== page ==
Last week, after fifty years (yes! from 1965 on), I ordered the worst pizza I had ever paid for in my life. I could not get out as I had no car and it was way too cold to walk to the McDonald's. I had no food in the house
Not only was the order one and a half-hours late, but the crust was greasy, the sausage all clumped up on two slices only, and the entire thing was cold, stone cold.
I phoned and ordered an immediate replacement, as I had paid for this, plus a delivery fee, plus a nice tip for the young driver.
The manager told me the replacement would be out to me in thirty-five minutes.
Another hour and ten minutes passed and I phoned, cancelled this replacement, and demanded the money for the pizza back.
No apologies from either manager or sullen driver. I got the pizza money back, not the delivery charge or the tip.
This was a mid-week delivery, not a Friday, Saturday, or Sunday.
Four days later, the owner of the store phoned me and said he had trouble getting adequate help, and that he had told his pizza makers about the clumping sausage before this. "Inadequate help"?
The owner said that if I ever ordered a pizza from them again, I would get a discount. He also said the normal time for delivery was an hour and a half. No way will I order from them again. This was an Italian family place as well, and not a chain. One cannot support Pizza Hut anymore as they support P.P.
From ordering time until the pizza refund was made, three hours had passed. My son commented later that maybe, me with a slight English accent, they thought I was European and wanted me to feel at home giving me bad pizza and bad service.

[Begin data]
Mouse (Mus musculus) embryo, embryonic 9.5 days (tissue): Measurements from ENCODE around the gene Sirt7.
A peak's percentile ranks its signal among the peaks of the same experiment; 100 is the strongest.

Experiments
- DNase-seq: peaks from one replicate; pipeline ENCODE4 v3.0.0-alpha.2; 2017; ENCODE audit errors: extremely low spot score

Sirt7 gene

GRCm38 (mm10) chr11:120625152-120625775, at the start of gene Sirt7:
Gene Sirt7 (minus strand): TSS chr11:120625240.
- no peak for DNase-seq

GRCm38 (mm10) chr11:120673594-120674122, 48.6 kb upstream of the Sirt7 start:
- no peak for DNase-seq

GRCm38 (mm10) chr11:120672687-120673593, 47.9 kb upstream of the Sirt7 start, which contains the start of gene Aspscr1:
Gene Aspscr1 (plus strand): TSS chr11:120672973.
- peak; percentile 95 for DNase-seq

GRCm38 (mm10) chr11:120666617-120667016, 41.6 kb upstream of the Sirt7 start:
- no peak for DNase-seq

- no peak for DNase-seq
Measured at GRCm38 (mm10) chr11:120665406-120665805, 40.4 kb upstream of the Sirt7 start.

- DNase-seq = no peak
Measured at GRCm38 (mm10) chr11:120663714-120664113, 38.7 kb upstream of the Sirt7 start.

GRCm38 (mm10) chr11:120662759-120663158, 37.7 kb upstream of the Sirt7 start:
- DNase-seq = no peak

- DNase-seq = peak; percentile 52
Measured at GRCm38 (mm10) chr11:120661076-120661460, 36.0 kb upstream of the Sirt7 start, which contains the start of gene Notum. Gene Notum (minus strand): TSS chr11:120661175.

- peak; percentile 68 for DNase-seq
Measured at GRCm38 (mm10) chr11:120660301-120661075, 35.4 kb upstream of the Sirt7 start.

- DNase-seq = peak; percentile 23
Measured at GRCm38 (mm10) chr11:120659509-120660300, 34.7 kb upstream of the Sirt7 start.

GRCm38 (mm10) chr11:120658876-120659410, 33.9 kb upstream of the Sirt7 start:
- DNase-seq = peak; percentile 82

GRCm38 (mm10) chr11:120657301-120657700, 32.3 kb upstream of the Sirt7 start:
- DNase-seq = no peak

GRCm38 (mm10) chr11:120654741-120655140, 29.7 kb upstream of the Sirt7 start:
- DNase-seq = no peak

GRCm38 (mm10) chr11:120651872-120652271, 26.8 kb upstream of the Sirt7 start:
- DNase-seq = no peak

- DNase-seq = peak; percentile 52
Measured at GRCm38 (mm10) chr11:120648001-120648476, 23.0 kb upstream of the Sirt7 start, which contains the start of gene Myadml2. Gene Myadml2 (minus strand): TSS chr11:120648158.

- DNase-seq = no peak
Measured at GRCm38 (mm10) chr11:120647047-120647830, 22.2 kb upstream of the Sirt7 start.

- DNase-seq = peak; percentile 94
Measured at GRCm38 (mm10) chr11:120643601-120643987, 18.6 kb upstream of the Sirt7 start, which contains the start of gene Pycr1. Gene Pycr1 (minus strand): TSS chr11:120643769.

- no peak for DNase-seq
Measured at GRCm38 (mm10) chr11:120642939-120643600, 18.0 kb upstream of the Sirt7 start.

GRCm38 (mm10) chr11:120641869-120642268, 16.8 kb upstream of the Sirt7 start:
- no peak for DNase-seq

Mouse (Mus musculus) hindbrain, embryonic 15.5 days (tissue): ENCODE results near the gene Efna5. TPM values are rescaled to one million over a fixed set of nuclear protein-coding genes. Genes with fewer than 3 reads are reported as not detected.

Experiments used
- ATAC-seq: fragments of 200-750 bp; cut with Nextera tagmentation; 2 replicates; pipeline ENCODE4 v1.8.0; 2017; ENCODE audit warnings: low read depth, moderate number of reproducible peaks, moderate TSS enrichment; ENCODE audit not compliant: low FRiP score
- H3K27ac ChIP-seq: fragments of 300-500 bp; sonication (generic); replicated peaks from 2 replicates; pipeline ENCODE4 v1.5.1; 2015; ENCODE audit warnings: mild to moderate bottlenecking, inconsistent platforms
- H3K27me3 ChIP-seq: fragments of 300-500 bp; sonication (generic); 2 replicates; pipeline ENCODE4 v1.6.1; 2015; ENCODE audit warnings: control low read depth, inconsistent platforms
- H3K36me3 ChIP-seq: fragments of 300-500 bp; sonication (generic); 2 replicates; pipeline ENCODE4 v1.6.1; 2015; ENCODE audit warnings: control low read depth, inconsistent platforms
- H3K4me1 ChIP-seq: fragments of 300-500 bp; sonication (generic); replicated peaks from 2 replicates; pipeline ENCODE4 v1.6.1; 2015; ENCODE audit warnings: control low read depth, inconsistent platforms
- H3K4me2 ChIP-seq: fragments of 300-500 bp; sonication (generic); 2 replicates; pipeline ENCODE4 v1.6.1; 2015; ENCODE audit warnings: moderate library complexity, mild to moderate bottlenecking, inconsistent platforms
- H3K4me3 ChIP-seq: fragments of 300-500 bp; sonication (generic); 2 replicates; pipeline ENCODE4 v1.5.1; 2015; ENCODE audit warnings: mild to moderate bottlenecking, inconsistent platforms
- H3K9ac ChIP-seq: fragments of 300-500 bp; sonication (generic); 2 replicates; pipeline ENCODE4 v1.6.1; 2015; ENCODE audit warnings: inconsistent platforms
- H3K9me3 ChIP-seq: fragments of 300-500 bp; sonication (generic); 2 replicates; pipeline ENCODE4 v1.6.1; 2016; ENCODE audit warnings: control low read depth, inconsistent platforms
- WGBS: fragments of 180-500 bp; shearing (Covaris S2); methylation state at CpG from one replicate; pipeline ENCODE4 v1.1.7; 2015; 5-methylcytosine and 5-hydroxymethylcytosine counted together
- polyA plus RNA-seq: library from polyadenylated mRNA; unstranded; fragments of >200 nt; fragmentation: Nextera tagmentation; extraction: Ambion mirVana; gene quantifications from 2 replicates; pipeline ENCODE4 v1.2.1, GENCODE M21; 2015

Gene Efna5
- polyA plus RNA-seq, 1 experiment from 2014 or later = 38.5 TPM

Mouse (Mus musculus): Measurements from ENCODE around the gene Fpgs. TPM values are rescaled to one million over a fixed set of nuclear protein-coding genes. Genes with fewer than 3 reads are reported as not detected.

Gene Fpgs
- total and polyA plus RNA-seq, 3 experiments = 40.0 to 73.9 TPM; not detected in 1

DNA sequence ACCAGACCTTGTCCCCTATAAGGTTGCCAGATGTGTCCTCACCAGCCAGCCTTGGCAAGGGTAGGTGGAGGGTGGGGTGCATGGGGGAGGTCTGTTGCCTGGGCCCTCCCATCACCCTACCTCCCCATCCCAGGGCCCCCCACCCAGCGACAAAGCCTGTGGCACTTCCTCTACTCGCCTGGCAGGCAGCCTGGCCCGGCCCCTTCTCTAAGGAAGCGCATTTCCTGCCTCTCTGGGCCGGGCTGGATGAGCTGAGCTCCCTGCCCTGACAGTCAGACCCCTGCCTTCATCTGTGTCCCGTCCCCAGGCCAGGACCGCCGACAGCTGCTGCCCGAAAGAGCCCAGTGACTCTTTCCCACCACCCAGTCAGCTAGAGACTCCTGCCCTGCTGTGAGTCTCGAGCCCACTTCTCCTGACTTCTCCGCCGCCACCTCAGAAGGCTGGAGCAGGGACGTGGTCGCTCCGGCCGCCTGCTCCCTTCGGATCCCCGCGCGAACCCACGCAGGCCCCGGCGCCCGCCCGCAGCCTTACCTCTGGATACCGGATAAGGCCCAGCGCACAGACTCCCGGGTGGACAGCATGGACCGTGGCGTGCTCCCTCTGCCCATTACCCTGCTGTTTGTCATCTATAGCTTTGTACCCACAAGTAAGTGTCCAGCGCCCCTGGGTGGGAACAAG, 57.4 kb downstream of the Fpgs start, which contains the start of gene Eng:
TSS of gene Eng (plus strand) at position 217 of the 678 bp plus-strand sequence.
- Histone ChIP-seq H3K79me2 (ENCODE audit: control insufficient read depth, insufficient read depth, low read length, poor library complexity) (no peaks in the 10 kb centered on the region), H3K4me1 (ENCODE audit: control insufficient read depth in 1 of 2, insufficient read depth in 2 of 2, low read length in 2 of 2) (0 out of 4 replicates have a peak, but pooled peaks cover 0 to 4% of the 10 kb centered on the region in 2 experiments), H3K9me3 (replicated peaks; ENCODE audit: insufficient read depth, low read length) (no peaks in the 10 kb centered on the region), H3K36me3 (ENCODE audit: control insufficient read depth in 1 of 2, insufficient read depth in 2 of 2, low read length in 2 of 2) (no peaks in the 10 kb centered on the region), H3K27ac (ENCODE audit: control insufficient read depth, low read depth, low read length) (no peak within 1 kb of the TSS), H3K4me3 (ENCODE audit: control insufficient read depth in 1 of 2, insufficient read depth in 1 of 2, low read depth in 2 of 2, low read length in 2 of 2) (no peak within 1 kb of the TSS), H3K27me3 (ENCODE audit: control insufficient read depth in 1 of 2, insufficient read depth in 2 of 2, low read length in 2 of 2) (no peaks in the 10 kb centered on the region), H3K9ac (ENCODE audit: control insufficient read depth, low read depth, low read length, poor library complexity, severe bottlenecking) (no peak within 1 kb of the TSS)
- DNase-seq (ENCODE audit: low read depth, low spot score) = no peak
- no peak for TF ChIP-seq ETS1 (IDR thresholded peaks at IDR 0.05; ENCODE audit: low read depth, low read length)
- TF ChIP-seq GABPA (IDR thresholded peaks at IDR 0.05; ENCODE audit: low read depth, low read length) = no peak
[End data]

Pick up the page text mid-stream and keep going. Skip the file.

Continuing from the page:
Well, my pizza ordering days are over.
Customer service in America has tanked.
Now, my lovely son said, "Mum, this seems to be a defining moment in your life.?
After getting off the floor, ROFL, I thought of this and realized that, indeed, America has changed for the worse. This little episode encapsulates, sloth, greed, and the lack of the good, old-fashioned work ethic.
My first pizza outside of mom's Chef Boyardee in the 1960s, was bought by my boyfriend on my very first date in my life. It was New Year's Eve,1965, and this nice young man, a Lutheran, with whom I had many discussions and learned apologetics mid-stream, and his friend took me out. I had to ask my dad's permission, as I was not allowed to date until I was sixteen, two days later. Dad, who had known this family (our neighbors) for over twenty years, said yes, and we three went to the "new" Pizza Hut. I remember that I was wearing a white with giant black polka-dot turtle neck, a black pleated skirt and had the latest Soho-look hair cut, long, but straight and "going under", but that night I had my hair up in a pony tail. I must have weighed about ninety-six pounds and ate like a pig, having very high metabolism and being a workaholic already at almost sixteen. The pizza was great!
Great pizzas and I grew up together in the Midwest, with Chicago-style pizzas and various new and even Catholic pizza places opening up for the Boomers. In college, pizza deliveries were regular things for us all in study groups. And, as a single mom, the pizza delivery was a treat for son and me.
When we had seminarians in for movie night, pizzas became almost a sacred occurrence for these "starving boys" along with chicken wings, bread sticks, cheese bread, beer and soda.
I guess I am now out of my pizza delivery stage. A "defining moment"? I am even more grown-up than before and sometimes the little things tell us more about life in a culture than the big ones.
Sad, the America of the past is gone...and the pizza symbolizes the story.